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hive of activity

Fig. a location where things are very busy. The hotel lobby was a hive of activity each morning. During the holidays, the shopping center is a hive of activity.
See also: activity, hive, of

hive off

v.
To set something apart from a group: The CEO hived off the department into another division. The police academy hived the new recruits off during orientation.
See also: hive, off
References in periodicals archive ?
If a bee is out of the hive when a storm rolls in, it will seek shelter until the rain lessens and it's safe to fly home.
The pair scooped up any living bees and attempted to patch up the surviving hives after the attack, which took place over the new year.
Purpose is something you identify only by watching hives over time.
In 2015, three queen bees and three hives including more than 30,000 bees were stolen just a stone's throw away, near Cemaes.
Moreover, the bee hives can also damage your ceiling and walls that may result into major home repairing.
In this regard, Wright (2003) emphasized the importance of maintaining balances between the volume of hives used with the population size of colonies, their population dynamics and amount of stored food at different seasons.
They then worked through the week to remove the bees and relocated them to empty bee hives.
While removing that hive, the group was then approached by a patient who said she thought there was another hive on the other side of the hospital, in the unit testing patients' ability to drive.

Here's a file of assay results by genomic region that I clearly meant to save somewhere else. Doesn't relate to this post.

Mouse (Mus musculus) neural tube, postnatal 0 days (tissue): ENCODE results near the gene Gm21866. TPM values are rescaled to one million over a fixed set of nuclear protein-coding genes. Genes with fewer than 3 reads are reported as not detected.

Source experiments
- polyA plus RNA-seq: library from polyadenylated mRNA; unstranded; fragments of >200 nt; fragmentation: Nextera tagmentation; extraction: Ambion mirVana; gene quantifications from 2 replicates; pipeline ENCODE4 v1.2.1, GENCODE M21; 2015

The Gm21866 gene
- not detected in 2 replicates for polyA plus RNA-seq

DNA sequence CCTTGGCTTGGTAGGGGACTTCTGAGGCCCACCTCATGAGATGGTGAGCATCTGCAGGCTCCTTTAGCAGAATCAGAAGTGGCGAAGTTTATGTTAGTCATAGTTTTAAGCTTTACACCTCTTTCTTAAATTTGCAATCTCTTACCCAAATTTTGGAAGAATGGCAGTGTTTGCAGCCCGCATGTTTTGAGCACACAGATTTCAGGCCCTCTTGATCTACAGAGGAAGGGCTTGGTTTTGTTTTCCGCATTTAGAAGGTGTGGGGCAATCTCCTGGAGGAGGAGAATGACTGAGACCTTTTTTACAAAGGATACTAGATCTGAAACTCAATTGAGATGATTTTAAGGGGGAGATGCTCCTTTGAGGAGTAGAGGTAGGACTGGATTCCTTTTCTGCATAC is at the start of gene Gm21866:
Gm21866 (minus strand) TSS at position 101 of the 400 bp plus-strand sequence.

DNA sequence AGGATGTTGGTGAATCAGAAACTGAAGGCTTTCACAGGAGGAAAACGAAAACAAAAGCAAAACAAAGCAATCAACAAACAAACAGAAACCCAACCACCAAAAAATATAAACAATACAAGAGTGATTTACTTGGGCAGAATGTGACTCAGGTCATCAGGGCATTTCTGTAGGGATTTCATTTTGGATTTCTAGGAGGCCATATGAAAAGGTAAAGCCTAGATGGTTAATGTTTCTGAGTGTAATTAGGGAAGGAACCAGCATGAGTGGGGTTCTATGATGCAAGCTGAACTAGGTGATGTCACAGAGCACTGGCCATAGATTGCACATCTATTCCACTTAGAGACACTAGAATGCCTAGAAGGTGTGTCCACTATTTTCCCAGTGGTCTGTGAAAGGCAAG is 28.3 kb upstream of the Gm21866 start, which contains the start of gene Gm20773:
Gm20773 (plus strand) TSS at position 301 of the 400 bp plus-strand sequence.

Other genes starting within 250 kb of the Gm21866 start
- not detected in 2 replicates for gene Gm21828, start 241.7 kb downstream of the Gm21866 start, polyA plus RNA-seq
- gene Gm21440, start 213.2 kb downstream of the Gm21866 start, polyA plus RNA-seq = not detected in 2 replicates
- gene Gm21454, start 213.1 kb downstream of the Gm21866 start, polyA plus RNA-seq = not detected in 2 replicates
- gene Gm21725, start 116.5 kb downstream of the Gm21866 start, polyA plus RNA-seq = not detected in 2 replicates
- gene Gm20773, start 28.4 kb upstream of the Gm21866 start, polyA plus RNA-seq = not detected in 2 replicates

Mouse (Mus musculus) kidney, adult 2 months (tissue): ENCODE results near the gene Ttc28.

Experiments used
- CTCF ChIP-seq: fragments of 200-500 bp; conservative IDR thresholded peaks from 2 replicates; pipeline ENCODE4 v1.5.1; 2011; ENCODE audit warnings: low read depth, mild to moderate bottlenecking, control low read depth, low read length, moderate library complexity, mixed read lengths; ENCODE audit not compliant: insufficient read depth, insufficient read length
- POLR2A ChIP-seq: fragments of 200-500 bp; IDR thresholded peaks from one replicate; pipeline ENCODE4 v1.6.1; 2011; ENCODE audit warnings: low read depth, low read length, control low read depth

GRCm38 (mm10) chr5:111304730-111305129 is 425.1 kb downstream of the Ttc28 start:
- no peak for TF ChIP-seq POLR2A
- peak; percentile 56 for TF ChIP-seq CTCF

It is believed between 25,000 to 30,000 bees were killed when the man-made hive went up in flames.
When you see those wild hives in the trees on your property, that's your opportunity for free bees.
Hive is built on an internet technology foundation to enable a news internet first approach, breaking news to publish first on internet.
Apis mellifera Langstroth hives used in the experiment had uniform characteristics concerning brood amount (60% of brood area) and estimated number of foragers (around 40,000 individuals).
The yobs discovered hives set up by a community project involving schoolkids, housing bees first developed by a monk at Buckfast Abbey in Devon, where the infamous tonic wine is made.
The site was reasonably flat, well drained and protected from hazardous natural wind which could blow off the hives.
The study replicated a 2012 finding from the same research group that found a link between imidacloprid and Colony Collapse Disorder, in which bees abandon their hives over the winter and eventually die.